By Michael Goldstein
By Dennis Romero
By Sarah Fenske
By Matthew Mullins
By Patrick Range McDonald
By LA Weekly
By Dennis Romero
By Simone Wilson
Shayne Allyn Ziska didn’t want a jury trial. He thought the ways of his former world, as a $66,000-a-year guard at Chino's state prison, too complex for 12 men and women to understand. He preferred leaving it to a man in a black robe to decide whether all the bad things inmates and a couple of guards said about him were true.
For six days last month, his accusers took the stand in federal court, telling Judge Terry Hatter Jr. how the 44-year-old Ziska befriended members of a white-supremacist prison-based gang called the Nazi Low Riders (a.k.a. “the Ride”). They said he preached “white power” ideology and referred to black inmates as “rugs,” “porch monkeys” and “niggers.”
When Ziska was on duty at the California Institution for Men at Chino, the usual rules of prison life did not apply. He often allowed his favorite white inmates out of their cells to plot crimes and to retaliate against other inmates for violating the gangster’s code of conduct. To control his empire, “Z,” as his friends called him, housed his favorite white inmates together and occasionally smuggled heroin and methamphetamine inside letters for them. He would allow white inmates to make wine in their cells, and often looked the other way when a beating went down. He was the “go-to” guy for certain “buddies” in need of razors.
For four years, from 1996 to 2000, Ziska’s renegade regime ruled the prison walls, including the 200-inmate Madrone Hall, where he was one of three guards per shift. He insinuated himself into many parts of inmate life. He was a leader and teacher, instructing inmates in self-defense, with tips on how to take away a weapon from a guard. He was a philosopher, preaching about Friedrich Nietzsche and Adolf Hitler’s Mein Kampf.
The 5-foot-10, wiry-yet-muscular Ziska, his blond hair cut short, denied all of it when he took the stand for an hour or so on the final day of his trial in downtown Los Angeles. “I am there to protect them,” said Ziska. “I don’t share anything in common with the NLR.”
After a lunch break, Judge Hatter issued his verdict: guilty on one count of violent crime in aid of racketeering, one count of deprivation of civil rights under the color of law, and one count of conspiracy. Hatter, in scathing remarks about the Corrections Department’s poor record in addressing its problems, thanked the U.S. Attorney’s Office for “shining the light on one of the darkest areas of the state.”
The verdict closed the door on a five-year investigation that began in 1999, when the Ontario Police Department looked into a spate of violent crime and an upsurge in meth labs attributed to the Ride. The police finally called in the FBI, and by the end of the probe, 29 members or associates of the gang had been indicted. Most of those named in the 2002 indictment had spent time in Chino’s prison, and two of the nine inmates who agreed to testify against Ziska had been indicted by the feds. Ziska, the only guard implicated, was placed on administrative leave in 2000, ending his hopes of being elected president of the Chino prison union. He was indicted in 2004.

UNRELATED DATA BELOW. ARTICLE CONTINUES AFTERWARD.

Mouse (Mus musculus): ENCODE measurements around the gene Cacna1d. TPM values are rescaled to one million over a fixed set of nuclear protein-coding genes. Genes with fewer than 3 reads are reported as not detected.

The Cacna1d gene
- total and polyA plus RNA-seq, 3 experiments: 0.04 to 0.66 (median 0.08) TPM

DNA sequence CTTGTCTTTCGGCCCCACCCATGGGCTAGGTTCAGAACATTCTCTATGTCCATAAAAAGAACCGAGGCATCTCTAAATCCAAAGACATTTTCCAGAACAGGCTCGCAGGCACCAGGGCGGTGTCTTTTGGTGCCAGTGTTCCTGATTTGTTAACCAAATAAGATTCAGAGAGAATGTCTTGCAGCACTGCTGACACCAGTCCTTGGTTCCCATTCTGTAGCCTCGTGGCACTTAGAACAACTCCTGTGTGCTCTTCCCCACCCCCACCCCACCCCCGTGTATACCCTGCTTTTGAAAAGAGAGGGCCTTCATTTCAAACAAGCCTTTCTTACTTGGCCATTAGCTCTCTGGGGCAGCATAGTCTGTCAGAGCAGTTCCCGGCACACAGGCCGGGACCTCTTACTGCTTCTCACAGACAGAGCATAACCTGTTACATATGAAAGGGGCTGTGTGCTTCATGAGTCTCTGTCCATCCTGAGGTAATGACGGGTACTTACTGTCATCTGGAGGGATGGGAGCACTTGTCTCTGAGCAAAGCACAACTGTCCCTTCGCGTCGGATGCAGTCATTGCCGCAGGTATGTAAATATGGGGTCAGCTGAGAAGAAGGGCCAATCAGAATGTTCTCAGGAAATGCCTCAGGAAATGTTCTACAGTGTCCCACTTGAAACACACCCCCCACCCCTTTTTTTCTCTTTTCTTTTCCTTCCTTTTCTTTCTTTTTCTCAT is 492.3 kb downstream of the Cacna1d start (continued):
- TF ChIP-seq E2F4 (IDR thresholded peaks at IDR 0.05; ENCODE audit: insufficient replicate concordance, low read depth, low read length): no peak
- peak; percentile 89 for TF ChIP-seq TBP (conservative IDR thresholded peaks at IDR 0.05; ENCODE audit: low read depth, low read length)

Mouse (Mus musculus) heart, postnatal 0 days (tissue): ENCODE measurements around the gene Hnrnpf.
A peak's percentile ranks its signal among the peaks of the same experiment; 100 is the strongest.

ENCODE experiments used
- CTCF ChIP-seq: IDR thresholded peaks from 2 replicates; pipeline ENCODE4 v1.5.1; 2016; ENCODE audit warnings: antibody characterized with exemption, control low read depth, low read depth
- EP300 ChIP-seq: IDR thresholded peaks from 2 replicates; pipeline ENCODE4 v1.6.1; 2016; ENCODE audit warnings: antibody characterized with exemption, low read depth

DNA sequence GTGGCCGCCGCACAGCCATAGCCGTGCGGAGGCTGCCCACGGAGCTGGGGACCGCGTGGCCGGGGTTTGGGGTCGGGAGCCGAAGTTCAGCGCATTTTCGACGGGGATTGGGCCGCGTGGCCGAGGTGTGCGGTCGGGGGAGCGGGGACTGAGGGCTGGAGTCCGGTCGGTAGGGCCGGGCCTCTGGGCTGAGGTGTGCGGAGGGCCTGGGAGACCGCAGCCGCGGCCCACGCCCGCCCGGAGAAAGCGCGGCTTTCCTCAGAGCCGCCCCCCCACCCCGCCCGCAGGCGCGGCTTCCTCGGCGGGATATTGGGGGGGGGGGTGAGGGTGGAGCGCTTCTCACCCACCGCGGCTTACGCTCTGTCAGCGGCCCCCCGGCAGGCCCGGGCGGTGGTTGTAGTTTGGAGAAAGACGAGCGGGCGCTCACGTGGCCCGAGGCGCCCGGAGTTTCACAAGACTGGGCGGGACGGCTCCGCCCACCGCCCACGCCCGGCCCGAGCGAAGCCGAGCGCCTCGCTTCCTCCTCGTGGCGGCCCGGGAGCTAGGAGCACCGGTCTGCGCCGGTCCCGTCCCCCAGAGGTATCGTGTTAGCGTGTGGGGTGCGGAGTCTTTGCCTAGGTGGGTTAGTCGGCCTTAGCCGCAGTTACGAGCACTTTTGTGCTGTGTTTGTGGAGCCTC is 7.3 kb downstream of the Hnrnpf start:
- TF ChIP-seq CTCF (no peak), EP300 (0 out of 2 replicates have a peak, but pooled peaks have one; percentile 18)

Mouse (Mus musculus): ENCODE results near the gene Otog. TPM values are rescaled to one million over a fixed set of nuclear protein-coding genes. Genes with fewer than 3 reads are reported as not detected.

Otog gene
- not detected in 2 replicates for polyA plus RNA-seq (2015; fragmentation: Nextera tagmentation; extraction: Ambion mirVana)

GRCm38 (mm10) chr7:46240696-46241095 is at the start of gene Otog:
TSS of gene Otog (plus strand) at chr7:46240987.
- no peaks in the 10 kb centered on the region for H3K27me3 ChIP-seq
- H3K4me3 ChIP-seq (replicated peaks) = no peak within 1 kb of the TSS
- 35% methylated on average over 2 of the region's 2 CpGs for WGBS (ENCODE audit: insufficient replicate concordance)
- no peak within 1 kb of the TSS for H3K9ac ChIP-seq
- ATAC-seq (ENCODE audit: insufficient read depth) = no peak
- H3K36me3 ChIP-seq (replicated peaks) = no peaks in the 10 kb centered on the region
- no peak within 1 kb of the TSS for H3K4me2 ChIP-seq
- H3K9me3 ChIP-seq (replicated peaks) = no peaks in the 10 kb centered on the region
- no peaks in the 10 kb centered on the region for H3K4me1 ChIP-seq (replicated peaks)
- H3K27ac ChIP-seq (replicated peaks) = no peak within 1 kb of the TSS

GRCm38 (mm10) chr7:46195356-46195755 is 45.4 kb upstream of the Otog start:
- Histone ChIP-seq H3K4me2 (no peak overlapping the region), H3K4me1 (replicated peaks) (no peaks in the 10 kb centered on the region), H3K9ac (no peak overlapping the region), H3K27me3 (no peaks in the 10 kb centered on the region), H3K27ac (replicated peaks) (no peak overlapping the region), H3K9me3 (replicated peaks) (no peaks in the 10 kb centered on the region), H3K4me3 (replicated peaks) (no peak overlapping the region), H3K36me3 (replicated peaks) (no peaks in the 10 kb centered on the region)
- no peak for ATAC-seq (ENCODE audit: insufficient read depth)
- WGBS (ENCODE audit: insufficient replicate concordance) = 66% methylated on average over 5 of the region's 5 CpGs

One of the more puzzling aspects of the case is why so few guards came forward to say they noticed anything odd on the days Ziska worked. Guards who testified on Ziska’s behalf denied that there was any “code of silence” that forbade them from saying anything negative about one of the members of their powerful prison-guards union, for which Ziska was a shop steward. “The Shayne Ziska I am familiar with is professional, and he is not someone I think of as a white supremacist,” said Marty Aroian, president of the union’s Chino chapter. “He was a very effective and a dedicated shop steward. He kept the tenets of our organization very well.”
Ziska, a former construction worker, started his career as a correctional officer in 1984, at the age of 22, at the 6,300-inmate Chino prison. His first assignment was on the minimum-security yard, and he graduated to patrolling some of Chino’s most dangerous units, including administrative segregation, where the most violent inmates are kept. Ziska was also a member of the prison SWAT team for three years.
“He was rough around the edges,” said corrections officer Denise Mori Harrison, who worked with Ziska in 1999 and testified on his behalf. “He either liked you or he didn’t.”
Race often made it into his conversations. When Harrison, who is white, married an African-American man, Ziska told her that he was against mixed marriages because he felt sorry for the children. On another occasion, he asked his new Latino partner if he spoke English. “He was a real asshole,” the guard said. “I said, ‘Who the hell is this guy?’ I have been here for 12 years. He said, ‘Do you want to be my partner? Are you going to work?’ He worked my ass off.” He eventually changed his mind and grew to admire Ziska. “We were like brothers there.”
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